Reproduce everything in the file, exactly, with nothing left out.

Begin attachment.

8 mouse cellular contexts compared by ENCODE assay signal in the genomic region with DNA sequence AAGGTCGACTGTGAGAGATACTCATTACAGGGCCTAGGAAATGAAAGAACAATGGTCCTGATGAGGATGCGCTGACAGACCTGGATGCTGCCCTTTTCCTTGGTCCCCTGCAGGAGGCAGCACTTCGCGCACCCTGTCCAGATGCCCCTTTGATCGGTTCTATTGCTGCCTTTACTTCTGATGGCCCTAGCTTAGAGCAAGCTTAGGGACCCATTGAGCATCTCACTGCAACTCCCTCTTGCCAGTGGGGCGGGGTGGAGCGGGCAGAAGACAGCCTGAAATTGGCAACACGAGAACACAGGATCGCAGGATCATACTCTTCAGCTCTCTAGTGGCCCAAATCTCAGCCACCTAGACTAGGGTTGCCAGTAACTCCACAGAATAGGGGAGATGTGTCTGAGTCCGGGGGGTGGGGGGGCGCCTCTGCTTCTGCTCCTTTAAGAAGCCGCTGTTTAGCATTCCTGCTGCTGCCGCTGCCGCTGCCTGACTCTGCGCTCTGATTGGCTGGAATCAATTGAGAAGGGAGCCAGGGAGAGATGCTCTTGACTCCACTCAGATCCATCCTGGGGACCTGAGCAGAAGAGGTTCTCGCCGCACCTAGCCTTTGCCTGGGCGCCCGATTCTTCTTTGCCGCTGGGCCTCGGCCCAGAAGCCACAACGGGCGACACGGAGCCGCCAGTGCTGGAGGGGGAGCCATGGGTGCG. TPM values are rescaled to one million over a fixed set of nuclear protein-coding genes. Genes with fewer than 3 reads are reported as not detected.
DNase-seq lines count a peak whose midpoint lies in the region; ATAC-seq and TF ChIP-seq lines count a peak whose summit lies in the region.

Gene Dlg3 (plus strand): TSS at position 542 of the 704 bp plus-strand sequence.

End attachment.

8 mouse cellular contexts compared by ENCODE assay signal in the genomic region with DNA sequence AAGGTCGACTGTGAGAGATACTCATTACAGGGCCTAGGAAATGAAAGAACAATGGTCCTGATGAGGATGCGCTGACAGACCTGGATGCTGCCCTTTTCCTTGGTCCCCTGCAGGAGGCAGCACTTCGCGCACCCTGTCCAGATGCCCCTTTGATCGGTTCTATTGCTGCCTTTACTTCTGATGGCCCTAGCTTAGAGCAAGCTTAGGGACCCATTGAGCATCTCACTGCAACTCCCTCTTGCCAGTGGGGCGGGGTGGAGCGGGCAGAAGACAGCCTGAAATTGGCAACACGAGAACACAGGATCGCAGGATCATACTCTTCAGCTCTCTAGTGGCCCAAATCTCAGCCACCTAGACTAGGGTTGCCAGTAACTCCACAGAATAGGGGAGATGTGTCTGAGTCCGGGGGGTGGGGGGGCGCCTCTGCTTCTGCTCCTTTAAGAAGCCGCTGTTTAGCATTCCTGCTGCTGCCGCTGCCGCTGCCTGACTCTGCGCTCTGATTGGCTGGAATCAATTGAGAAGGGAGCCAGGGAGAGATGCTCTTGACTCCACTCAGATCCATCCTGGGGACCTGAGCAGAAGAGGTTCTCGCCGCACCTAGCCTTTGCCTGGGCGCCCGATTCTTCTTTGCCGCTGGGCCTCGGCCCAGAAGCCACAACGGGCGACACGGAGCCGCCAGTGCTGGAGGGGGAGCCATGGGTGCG. TPM values are rescaled to one million over a fixed set of nuclear protein-coding genes. Genes with fewer than 3 reads are reported as not detected.
DNase-seq lines count a peak whose midpoint lies in the region; ATAC-seq and TF ChIP-seq lines count a peak whose summit lies in the region.

Gene Dlg3 (plus strand): TSS at position 542 of the 704 bp plus-strand sequence.